CONCORD – Privacy advocates overturned a Commerce Committee vote and won House approval of a bill yesterday limiting the use of radio tracking devices in consumer products.HB 686 bans the implantation of RFID (radio frequency identification ) chips in humans and requires a notification label on any product that contains them. It also bars the state from using the devices in drivers licenses, license plates and E-ZPass transponders.
RFID’s are readable from a distance of up to 20 yards, and are currently used mostly for inventory. Those who wanted strict limits on their use said the technology can be used to link consumer products to the individuals who buy them.
“It’s no one’s business where New Hampshire people go or don’t go. Protect your inventory, Mr. Retailer, but don’t follow the customers,” Rep. Neal Kurk, R-Weare, said.
The majority on the Commerce Committee wanted to limit the bill to a ban on implantation and on the use of scanners. They argued that the state will run into problems with laws on interstate commerce with the version that passed yesterday.
It also passed a bill allocating $1.7 million in payments to charter schools that are in danger of closing. However, Senate President Sylvia Larsen, D-Concord, said the bill, HB 1642, would not fare well in the Senate.
“We are not passing additional spending bills out of the Senate unless there’s an emergency, like a flood or a court order, like adequate education funding,” she said. “$1.7 million is not in our budget and it is unlikely we will find it.”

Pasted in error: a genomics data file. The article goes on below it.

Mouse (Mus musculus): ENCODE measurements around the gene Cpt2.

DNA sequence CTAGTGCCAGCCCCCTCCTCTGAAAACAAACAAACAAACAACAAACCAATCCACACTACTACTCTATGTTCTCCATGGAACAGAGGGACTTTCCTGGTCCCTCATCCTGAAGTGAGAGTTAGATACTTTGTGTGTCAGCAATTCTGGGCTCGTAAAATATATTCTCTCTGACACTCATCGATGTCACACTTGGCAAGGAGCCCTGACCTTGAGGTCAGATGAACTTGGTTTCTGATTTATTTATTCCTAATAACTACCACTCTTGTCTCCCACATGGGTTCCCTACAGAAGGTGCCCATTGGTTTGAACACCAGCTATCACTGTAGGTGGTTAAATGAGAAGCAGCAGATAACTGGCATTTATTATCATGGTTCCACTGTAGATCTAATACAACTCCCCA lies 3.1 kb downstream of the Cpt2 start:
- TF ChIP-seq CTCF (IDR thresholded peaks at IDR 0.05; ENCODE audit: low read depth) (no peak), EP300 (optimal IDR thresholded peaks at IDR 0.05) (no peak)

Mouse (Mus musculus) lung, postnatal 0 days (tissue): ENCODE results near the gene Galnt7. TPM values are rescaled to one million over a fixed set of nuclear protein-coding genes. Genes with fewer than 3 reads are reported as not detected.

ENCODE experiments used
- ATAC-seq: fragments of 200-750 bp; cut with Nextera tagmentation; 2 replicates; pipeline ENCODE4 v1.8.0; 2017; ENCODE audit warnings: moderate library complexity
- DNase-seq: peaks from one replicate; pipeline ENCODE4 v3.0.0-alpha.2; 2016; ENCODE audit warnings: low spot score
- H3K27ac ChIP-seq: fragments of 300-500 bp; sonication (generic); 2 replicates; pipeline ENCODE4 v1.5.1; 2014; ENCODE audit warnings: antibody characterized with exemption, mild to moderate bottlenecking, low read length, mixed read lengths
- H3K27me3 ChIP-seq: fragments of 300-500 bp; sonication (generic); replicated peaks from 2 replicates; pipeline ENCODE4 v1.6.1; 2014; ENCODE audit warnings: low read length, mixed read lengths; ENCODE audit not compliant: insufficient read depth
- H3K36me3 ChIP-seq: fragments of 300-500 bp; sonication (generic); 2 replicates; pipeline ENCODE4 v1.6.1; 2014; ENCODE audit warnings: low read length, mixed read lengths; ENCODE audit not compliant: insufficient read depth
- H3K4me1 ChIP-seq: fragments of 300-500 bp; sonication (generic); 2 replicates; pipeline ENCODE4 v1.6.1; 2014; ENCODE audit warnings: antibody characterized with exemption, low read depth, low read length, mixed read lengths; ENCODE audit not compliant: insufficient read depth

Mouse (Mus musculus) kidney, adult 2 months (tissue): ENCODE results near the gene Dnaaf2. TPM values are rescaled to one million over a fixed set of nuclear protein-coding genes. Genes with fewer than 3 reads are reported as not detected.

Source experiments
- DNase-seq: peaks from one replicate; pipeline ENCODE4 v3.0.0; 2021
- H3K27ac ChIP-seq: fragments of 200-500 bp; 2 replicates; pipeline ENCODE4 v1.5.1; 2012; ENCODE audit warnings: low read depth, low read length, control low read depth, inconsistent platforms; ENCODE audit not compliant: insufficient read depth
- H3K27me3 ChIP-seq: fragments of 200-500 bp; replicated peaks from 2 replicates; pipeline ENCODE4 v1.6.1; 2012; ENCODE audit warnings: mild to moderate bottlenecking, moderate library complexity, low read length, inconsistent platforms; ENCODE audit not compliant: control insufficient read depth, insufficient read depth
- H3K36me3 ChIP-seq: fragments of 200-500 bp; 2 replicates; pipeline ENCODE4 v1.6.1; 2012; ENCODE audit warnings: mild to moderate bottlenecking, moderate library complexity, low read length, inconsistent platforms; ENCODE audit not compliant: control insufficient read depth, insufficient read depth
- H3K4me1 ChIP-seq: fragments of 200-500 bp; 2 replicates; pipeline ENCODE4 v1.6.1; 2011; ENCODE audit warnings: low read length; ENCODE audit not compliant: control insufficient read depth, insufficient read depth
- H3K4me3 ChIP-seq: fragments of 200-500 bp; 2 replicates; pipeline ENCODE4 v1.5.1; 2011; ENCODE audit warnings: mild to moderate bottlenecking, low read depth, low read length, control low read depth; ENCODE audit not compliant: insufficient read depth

In other action, the House passed: HB 1648, which would allow the director of the Fish and Game Department to suspend a driver’s license for failure to pay a bill for a search and rescue mission; HB 1651, which allows Coos County towns to exempt new businesses from local property and school taxes; HB 1604, which reforms E-ZPass laws so that the state will not suspend a driver’s license for alleged toll violations; HB 1286, which requires mortgage bankers , brokers and originators to be licensed with the New Hampshire Banking Department.
The House delayed until next year a decision on whether to return 17-year-olds to the juvenile justice system, voting to send the issue back for more study, and rejected CACR 28, which would have changed the state Constitution to raise legislators’ pay to $100 a week, rather than the current $100 a year.